After a Terrific 2019, Greensky Bluegrass Comes to the Agora on Jan. 17

click to enlarge After a Terrific 2019, Greensky Bluegrass Comes to the Agora on Jan. 17
OnTheDL Photo - Dylan Langille
When we spoke to Greensky Bluegrass dobro player Anders Beck at the end of last year, the group had just wrapped one of its best years ever. Early in 2019, it released its latest studio album, All for Money, and on a tour in support of the disc, it played three shows at Red Rocks Amphitheatre in Colorado.

“Honestly, it feels like there have been a ton of highlights, which is a good sign,” says Beck in a phone interview when asked to reflect on the past year. Greensky Bluegrass performs with Town Mountain at 7 p.m. on Friday, Jan. 17, at the Agora. “Those Red Rocks shows are always a pinnacle for me every year. That venue has always been really important for me. It’s a magical place, and that’s coming from someone who doesn’t believe too much in magical places. That blows my mind each year. Getting to play three nights made me wonder who the hell I am.”

Last year also saw the second year of the band’s summer festival, Camp Greensky. Acts such as Del & Dawg (Del McCoury & David Grisman), Stephen Marley, Billy Strings, Hiss Golden Messenger and Circles Around the Sun performed at the event, and the group has announced dates for this year’s festival too.

“It’s cool to facilitate our own thing and build our own festival after playing millions of other festivals,” says Beck. “To do it the second year and have it grow was really great for us. As cheesy as it might sound, the highlights are just great nights of good music. I’m lucky enough to play music with four of my best friends. Every night is good, but being an improvisational band, we take chances every night. Sometimes, it really clicks, and it’s hard to describe. It could be a random night. It can happen anywhere at anytime, and that’s the stuff I live for. It sounds cliché, but it’s true.”

While the band didn’t necessarily improvise while recording All for Money, it did take that improvisational approach to the studio.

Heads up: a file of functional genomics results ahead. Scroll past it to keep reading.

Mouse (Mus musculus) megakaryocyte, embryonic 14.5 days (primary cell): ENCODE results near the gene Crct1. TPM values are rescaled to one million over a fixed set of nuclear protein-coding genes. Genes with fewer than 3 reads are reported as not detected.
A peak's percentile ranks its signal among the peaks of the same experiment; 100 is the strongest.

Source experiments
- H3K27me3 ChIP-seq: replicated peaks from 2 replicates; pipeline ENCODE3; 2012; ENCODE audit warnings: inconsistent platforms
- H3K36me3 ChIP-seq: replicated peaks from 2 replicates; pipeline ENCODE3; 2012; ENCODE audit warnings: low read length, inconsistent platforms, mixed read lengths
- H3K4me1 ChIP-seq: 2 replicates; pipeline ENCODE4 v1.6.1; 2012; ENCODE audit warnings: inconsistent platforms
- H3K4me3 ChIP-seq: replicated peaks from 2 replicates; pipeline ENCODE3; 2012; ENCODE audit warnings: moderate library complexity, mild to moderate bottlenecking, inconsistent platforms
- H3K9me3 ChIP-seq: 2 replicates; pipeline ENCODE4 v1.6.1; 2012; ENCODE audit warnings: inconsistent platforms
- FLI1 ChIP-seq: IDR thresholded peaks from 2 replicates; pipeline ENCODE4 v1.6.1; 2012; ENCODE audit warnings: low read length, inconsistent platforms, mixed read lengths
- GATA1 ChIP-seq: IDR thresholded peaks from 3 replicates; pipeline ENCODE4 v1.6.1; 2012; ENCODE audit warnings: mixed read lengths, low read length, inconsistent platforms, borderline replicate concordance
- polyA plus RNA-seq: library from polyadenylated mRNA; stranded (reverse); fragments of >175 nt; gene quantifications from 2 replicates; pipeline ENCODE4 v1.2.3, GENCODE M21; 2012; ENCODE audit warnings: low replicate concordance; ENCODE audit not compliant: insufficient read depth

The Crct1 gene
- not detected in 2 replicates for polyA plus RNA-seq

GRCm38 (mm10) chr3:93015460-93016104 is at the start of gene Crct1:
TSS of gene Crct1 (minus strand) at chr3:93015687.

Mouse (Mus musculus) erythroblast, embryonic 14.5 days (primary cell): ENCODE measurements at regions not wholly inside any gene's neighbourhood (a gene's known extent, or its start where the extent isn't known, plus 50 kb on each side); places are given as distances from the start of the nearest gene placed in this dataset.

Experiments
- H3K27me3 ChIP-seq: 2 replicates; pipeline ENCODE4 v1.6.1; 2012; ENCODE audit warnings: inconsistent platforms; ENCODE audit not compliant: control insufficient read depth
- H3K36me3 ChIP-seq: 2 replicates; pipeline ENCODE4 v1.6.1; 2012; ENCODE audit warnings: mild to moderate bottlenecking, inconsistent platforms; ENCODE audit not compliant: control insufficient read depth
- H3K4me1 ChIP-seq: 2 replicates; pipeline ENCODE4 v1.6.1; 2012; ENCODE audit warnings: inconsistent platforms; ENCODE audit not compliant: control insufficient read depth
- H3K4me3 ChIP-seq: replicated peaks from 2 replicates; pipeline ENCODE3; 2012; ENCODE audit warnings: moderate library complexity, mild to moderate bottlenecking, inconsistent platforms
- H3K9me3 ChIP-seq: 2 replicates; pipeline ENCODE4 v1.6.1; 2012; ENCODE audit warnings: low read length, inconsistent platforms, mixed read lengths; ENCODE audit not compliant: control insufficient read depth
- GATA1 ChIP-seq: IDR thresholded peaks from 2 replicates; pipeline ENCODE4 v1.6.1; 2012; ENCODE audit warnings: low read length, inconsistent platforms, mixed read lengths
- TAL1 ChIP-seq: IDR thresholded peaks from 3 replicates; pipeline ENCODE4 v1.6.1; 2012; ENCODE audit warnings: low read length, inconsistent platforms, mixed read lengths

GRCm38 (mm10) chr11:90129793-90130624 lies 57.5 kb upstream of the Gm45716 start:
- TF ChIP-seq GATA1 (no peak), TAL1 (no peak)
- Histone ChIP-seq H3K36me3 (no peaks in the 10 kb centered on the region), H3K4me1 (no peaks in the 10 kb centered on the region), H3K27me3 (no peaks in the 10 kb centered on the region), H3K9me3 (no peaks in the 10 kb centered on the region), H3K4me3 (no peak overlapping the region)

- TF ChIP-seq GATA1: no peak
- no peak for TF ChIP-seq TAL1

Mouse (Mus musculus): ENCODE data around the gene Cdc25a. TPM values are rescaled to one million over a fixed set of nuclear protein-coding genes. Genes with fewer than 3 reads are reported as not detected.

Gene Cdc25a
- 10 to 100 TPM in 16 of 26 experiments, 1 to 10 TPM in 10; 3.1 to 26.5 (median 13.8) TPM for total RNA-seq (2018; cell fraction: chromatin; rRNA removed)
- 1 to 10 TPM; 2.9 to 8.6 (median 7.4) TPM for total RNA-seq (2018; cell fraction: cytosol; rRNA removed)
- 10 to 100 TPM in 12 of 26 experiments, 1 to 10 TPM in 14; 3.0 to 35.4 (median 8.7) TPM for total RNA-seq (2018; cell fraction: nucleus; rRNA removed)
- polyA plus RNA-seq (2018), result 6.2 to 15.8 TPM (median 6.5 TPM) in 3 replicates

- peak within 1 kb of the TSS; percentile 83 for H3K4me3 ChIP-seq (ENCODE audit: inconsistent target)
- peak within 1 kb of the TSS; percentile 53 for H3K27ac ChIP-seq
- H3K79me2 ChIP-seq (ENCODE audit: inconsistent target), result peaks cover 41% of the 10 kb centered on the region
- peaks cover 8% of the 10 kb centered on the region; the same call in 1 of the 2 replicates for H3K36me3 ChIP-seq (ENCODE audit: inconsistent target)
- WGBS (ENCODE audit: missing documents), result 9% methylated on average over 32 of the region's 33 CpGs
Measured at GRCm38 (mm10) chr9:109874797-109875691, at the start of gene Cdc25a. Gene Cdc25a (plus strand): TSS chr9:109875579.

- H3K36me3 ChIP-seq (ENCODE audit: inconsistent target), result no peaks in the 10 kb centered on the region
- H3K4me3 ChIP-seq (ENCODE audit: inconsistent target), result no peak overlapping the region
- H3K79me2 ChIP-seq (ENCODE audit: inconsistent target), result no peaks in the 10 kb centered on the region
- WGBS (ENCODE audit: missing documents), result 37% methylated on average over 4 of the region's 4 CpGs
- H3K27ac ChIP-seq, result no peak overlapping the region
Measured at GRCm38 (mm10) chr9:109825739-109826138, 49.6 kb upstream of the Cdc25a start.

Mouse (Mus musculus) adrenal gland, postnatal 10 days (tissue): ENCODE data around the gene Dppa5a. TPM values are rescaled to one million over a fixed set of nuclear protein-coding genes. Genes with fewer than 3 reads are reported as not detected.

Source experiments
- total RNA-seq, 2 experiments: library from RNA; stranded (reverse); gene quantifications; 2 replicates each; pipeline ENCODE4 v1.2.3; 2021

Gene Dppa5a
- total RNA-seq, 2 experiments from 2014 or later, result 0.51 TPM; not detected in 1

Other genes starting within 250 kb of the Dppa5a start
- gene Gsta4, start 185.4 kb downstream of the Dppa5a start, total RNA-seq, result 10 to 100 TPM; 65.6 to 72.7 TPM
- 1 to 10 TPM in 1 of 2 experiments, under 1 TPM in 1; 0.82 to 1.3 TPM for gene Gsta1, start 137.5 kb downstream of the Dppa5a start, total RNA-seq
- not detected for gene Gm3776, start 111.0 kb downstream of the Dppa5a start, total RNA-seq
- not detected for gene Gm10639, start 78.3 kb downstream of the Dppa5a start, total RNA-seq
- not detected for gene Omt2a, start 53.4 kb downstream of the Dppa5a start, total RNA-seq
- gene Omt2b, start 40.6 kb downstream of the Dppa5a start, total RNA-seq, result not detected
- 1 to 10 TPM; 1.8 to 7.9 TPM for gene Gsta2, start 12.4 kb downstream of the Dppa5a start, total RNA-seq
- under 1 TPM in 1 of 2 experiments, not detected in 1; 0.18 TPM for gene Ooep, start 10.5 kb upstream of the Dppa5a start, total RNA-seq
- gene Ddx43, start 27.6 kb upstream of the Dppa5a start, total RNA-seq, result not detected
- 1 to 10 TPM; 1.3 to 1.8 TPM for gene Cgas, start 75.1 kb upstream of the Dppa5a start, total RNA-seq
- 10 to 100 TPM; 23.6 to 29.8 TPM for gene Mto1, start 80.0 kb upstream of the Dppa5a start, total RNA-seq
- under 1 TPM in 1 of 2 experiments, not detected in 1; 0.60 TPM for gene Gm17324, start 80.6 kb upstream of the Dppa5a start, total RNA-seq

“I see us as two bands in one,” says Beck. “There’s the live band, which is an improvisational jam band. We rock and take chances, and songs might be 20 minutes long. There’s the studio side of the band. I think we’re strong on both sides. There’s great songwriters in the band. Creating albums is really fun, and with our last album, that’s the closest we’ve come to merging the live side with the studio side. It’s almost like we were writing a setlist for a show.”

The band worked off what Beck describes as “frameworks” as it assembled the tunes.

“[Singer-mandolin player] Paul [Hoffman] or [singer-guitarist] Dave [Bruzza] will bring a song to the band,” says Beck. “At that point, it’s just a guy and a guitar. The band together turns it into a Greensky song. All of us tweak it a little bit. We finish them up in the studio and work on them that way. We don’t go in with nothing, that’s for sure. I know some people do. That sounds stressful to me. When someone tells me, ‘Check out this song. I just wrote it today,’ my immediate reaction is ‘keep working on it.’ Songs don’t get written in a day in my opinion.

They cut the album with producer Dominic John Davis, a guy they’ve known for years. He played bass in Steppin’ In It, a Michigan band from “days long ago,” as Beck puts it.

“[Davis] grew up with [singer-guitarist] Jack White and when Jack needed a musical director for the last project, he called Dominic,” says Beck. “It’s funny because everyone asks us, ‘How’d you get Jack White’s bass player to producer your record?’ We respond by saying, ‘How’d Jack White get our friend Dominic to be in his band?’ We knew him as our buddy. He was doing musical director stuff in Nashville and has a great ear. He’s a voice of reason, and he can tell us when to stop and is someone we can listen to and trust. He won’t tell us what to do. He’s more of an advisor. He’s known our music for so long that it’s not some outside influence. It’s an extra guy on the team.”

The album opens with the moody "Do It Alone," a song that benefits from its bellowing vocals and atmospheric interludes. It might just be the strongest single in the band’s catalog.

“It started as a strumming guitar song,” Beck says when asked about the track. “Paul [Hoffman] wanted to write an arena rock-like anthem, which is hard to do. The premise is that we can’t do it alone. A lot of the album is about our experience with our lives and our fans. I think of that one as being about if things had gone a different way. We could be sitting our couches playing music for our friends but instead we’re playing for 10,000 people at Red Rocks. It involves so many more people than the five of us. We’re so lucky to be in the position we are, and we’re so grateful for it."

Greensky Bluegrass, Town Mountain, 8 p.m. Friday, Jan. 17, Agora Theatre, 5000 Euclid Ave., 216-881-2221. Tickets: $27.50 ADV, $32.50 DOS,

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About The Author

Jeff Niesel

Jeff has been covering the Cleveland music scene for more than 20 years now. And on a regular basis, he tries to talk to whatever big acts are coming through town, too. If you're in a band that he needs to hear, email him at [email protected].
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